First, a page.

14. 14. <ul><li>4. A preliminary field excursion plan, jointly agreed upon by all team members, that includes individual and group goals for project learning and group interaction; </li></ul><ul><li>5. Opportunities for additional learning experiences and production outside of the field work; </li></ul><ul><li>6. Reflection time after the field excursions; </li></ul><ul><li>7. Personal evaluation and recognition of progress on individual and group goals. </li></ul>
  15. 15. Expectations & Choices for Teen Participants <ul><li>Choose the content </li></ul><ul><li>Get out into the field </li></ul><ul><li>Production time </li></ul><ul><li>Reflection time at mid-point </li></ul><ul><li>Community presentations </li></ul>
  16. 16. WD Excursions vs. School <ul><li>Grade-free </li></ul><ul><li>No texts </li></ul><ul><li>Peers of all ages </li></ul><ul><li>Non-competitive teams </li></ul><ul><li>Travel to little-known places </li></ul>
  17. 17. The Role of Volunteer Guides … <ul><li>Work with teens on field trips to build a sound and video map of settings throughout a local watershed; </li></ul><ul><li>Help youth use technology to record perceptions of a watershed; </li></ul>
  18. 18. … Role of Guides <ul><li>Facilitate observation skills; </li></ul><ul><li>Encourage teens to take on leadership in interpreting their perceptions and observations for others. </li></ul><ul><li>Connect with young people who share your interests. </li></ul>
  19. 19. What are the Benefits ? <ul><li>► Opportunities to develop life-long friendships with youths, parents and other adults; </li></ul><ul><li>► A chance to share your leadership, skills and interests with area youth in settings that promote real world science learning; </li></ul><ul><li>► Advance the goals of your organization through collaboration with other groups. </li></ul>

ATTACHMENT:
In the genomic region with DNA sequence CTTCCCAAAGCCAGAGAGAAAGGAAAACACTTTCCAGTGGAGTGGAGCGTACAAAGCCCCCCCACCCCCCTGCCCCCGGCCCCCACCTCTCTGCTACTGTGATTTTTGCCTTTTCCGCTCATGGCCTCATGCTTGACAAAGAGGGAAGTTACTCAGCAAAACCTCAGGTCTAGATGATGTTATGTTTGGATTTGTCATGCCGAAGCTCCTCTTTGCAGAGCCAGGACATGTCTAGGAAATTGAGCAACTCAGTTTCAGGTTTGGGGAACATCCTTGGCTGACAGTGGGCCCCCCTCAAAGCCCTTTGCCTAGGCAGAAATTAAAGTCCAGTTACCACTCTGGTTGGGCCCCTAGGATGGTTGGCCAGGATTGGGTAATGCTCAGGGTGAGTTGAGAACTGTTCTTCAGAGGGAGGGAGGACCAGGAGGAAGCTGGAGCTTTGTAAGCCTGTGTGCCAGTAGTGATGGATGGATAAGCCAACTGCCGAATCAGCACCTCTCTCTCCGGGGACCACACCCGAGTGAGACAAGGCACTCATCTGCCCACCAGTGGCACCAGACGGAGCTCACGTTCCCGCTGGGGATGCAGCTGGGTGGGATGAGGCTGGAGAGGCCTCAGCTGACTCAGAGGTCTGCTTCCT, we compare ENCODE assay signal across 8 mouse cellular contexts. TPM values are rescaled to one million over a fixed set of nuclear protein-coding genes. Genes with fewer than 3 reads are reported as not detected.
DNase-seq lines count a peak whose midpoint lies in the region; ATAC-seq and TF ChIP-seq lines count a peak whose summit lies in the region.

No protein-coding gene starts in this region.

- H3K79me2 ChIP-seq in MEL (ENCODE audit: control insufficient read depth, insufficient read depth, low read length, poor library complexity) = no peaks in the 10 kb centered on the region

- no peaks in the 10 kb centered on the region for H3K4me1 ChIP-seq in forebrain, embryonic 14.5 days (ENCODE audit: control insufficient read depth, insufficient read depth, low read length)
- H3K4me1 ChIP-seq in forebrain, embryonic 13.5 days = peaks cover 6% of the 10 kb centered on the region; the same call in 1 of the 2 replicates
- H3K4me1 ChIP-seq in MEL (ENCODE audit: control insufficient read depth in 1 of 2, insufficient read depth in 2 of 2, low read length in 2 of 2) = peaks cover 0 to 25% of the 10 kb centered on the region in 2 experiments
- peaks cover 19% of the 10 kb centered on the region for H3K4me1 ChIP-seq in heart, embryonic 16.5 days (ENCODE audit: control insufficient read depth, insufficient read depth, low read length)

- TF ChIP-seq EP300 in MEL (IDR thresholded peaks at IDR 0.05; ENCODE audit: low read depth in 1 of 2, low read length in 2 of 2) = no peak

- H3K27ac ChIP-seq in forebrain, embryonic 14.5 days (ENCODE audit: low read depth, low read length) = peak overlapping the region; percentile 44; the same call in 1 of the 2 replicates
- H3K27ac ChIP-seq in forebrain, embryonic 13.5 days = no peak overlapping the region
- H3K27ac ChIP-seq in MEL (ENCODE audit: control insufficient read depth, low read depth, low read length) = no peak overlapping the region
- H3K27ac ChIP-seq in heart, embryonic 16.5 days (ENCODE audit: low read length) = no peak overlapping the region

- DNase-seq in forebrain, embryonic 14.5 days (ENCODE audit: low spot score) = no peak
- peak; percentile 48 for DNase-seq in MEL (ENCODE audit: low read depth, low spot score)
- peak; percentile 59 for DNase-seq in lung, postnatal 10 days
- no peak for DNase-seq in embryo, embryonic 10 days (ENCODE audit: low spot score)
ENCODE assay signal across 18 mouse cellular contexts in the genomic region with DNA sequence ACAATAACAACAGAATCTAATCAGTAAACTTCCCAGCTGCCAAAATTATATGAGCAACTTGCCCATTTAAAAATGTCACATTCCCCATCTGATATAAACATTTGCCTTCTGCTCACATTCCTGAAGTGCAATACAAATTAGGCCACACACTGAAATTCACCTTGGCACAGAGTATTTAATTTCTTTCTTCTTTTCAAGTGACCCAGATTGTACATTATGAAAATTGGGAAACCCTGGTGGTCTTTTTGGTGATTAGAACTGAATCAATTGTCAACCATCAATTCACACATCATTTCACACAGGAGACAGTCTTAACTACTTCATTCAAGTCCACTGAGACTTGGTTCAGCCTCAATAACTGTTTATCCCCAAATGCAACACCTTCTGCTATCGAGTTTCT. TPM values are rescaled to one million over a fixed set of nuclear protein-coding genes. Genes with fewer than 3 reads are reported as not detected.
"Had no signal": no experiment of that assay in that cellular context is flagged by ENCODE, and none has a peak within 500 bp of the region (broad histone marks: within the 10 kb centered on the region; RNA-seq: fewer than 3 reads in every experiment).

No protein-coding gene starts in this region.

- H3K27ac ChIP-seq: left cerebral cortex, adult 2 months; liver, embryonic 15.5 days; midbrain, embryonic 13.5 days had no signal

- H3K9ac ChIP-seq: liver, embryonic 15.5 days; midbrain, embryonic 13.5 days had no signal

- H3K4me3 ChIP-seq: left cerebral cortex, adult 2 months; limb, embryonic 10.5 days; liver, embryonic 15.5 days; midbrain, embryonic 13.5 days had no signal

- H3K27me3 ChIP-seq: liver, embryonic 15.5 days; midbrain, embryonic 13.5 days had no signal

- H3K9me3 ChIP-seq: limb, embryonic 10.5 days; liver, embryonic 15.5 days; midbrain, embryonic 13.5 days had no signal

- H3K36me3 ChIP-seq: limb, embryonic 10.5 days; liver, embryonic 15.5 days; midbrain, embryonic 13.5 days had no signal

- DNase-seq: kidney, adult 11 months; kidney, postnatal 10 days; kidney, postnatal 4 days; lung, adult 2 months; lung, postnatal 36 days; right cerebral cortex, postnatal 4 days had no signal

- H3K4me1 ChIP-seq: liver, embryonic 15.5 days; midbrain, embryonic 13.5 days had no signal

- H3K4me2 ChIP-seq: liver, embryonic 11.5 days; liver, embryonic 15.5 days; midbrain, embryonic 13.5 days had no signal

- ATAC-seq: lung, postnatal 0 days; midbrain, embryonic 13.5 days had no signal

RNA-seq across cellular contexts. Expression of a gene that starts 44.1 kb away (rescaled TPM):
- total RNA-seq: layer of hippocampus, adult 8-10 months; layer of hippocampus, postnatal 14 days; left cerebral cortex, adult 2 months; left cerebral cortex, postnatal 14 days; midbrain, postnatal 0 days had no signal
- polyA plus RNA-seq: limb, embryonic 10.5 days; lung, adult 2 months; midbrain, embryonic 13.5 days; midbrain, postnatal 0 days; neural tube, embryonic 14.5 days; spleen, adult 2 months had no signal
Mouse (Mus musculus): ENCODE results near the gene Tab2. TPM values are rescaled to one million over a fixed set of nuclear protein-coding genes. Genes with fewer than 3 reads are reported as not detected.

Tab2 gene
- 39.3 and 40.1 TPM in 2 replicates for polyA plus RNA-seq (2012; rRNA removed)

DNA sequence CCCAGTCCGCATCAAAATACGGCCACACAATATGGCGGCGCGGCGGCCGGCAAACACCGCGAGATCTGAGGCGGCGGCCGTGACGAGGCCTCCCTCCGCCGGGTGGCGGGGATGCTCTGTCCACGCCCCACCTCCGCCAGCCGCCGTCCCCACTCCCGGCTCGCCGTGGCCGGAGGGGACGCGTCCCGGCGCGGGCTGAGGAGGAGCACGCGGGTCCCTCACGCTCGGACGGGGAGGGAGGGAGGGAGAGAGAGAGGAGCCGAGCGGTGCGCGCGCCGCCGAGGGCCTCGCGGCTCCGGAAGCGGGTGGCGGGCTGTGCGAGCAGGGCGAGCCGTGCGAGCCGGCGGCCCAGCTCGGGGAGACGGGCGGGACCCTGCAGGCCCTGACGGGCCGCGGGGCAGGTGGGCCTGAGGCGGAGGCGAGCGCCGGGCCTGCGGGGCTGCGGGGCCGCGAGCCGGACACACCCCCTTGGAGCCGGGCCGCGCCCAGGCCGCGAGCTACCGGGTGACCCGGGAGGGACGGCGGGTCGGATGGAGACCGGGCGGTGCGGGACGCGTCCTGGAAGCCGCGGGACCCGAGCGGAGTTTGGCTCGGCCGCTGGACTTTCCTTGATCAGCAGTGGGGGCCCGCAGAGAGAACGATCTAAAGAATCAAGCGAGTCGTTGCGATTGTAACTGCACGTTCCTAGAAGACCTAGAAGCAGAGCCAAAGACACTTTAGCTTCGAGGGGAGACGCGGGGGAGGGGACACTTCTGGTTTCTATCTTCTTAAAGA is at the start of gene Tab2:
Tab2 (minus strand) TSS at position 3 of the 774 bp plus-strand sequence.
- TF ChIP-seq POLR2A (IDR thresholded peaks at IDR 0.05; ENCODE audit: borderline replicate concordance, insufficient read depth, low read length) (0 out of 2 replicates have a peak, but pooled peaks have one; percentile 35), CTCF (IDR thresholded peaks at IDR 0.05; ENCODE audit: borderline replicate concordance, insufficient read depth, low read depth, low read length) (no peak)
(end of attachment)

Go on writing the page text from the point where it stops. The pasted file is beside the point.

20. 20. …and more perks: <ul><li>► Opportunities to get your hands on sophisticated audio, video, GPS/GIS units and other watershed education resource materials; </li></ul><ul><li>► A chance to be part of an emerging national model. </li></ul><ul><li>► A small honorarium for your organization. </li></ul>
  21. 21. Qualifications of guides <ul><li>► Display a commitment to developing young people and to be sensitive to their abilities and needs. </li></ul><ul><li>► Have completed the Volunteer Selection Process and been approved by CWE/MSU-E staff. </li></ul><ul><li>► Display the ability to communicate effectively with youth, parents and other adults. </li></ul><ul><li>► Have the ability to work with minimal supervision from Listening to the River staff. </li></ul><ul><li>► Possess the ability to educate youth while nurturing positive self-esteem, decision-making, responsibility and leadership in youth. </li></ul>
  22. 22. Who are the Content Specialists? <ul><li>Guides/mentors who: </li></ul><ul><li>truly enjoy working with young people; </li></ul><ul><li>Are passionate about an area of technology or science and applies it to watershed education; </li></ul><ul><li>Are willing to be a role model for youth. </li></ul>Insert photo here
  23. 23. Important Next Steps <ul><li>Recruiting participants </li></ul><ul><li>Area teens for field teams </li></ul><ul><li>Adult volunteer guides/specialists </li></ul>
  24. 24. How to get involved (now & later) <ul><li>Return postcard </li></ul><ul><li>Complete application forms right now </li></ul><ul><li>Invite staff to visit your group/organization </li></ul>
  25. 25. Interested? Contact us! Becky Ewing NMC Water Studies Institute 231.995.1793 [email_address] Mary Manner Great Lakes Children’s Museum 231.932.4526 [email_address] Carl Ferguson, Chris Kitzman Joe VanderMeulen, Land Information Access Association 231.929.3696 [email_address] Peter Payette Interlochen Public Radio 231.276.4446 [email_address]